When Kristi Porter's new book, Knitting in the Sun, arrived at the studio everyone stopped what they were doing to take a look. As is our habit, the first thing we did was flip through to see how the garments using Lorna's Laces yarns turned out. We were not disappointed. There are two fantastic designs using our yarns in the book.
The first is Janine Le Cras's Bordeaux. It's a beautiful shawl knit from our Helen's Lace and named after a beach on the isle of Guernsey. I thought that was particularly interesting since most of us associate Bordeaux with the wine country in France rather than an island in the English Channel. Isn't it great when you get to learn an obscure factoid like that? I mean really, who knew?
The second design is from Anne Kuo Lukito called Yehliu. Anne drew her inspiration for the design from the divets and textures in some of the rock formations in the geological wonders at Yehliu Park in Taiwan. She's put lots of great information about that on her blog. The sweater is a gorgeous lacy, cabled, openwork cardigan made from our Lion and Lamb. Yummy.
This book deserves more than a quick flip and it got it. There are so many things to love about it. Great designs, first rate photography, high production values. But my favorite thing has to be the execution of the concept. It elevated summer knitting to its rightful place in the universe. It's not about small projects, cotton and lace. Just because it's warm outside doesn't mean we need to put down our needles or knit from a limited menu of garments. I have always knit year 'round without much consideration of the seasons. I knit what I want when I want. This book embraces that idea.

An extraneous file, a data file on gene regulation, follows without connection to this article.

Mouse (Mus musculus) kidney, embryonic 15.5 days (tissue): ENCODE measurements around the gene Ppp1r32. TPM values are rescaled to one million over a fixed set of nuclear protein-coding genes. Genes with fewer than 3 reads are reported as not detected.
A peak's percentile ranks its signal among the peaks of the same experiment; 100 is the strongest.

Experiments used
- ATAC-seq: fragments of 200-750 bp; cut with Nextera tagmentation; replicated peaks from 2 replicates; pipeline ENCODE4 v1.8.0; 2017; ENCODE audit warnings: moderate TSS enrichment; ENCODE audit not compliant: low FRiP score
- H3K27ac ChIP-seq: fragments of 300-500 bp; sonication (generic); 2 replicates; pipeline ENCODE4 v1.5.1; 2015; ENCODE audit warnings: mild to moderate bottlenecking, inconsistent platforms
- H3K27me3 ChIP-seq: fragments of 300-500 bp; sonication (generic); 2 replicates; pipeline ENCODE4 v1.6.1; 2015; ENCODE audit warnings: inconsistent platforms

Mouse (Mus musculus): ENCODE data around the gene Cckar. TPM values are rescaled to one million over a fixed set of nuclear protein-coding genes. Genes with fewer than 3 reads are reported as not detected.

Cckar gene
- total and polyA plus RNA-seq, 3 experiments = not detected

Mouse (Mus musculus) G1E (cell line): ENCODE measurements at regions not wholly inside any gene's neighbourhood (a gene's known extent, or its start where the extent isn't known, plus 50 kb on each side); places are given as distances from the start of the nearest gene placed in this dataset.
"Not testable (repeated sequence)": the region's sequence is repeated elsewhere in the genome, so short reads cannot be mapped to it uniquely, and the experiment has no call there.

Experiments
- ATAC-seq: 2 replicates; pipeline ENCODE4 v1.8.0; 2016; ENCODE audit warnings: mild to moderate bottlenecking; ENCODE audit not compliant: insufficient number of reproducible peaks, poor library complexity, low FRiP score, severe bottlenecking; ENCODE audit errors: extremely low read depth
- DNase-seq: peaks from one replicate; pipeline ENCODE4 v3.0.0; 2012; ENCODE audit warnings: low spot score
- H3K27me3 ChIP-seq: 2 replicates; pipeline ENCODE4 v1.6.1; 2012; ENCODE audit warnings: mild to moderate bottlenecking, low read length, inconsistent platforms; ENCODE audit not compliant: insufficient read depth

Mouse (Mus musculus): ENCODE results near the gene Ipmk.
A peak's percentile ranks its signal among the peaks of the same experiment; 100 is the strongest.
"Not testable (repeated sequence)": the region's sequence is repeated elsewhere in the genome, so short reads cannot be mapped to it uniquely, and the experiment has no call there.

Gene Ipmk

Now, I'm not totally unrealistic. I understand that a lap full of mohair on a sweltering day might not be your idea of paradise. But, that doesn't mean that there isn't a place for it at the table when it gets warm. Another of Anne Kuo Lukito's designs, Alishan, balances that mohair with linen and open stitches to make a great lightweight hoody that will keep out those cool nighttime breezes.
And even though Kristi's Coronado is a full length shawl collored cardigan, the use of openwork and a fine gauge soysilk and alpaca blend make this a versatile garment that could be worn on all but the hottest days. Most of us live with air condidtioning and appreciate having a little something to put over our shoulders when we get a chill.
The classic summer knits are by no means ignored. There are plenty of shawls, short sleeves, tanks and even a pair of pajamas. And of course a swimming suit! After all the book is about warm weather.
All the designs were executed with great attention to detail. Creative shaping abounds. A wide variety of body types were considered. This is the kind of book that provides more than just a collection of patterns. It is a springboard of inspiration. It's a way of thinking about why you make certain choices about fibers and textures. A book to go back to again and again.
Next up on the tour is Faina Goberstein.
You'll have to excuse me while I go cast on Bridgetown.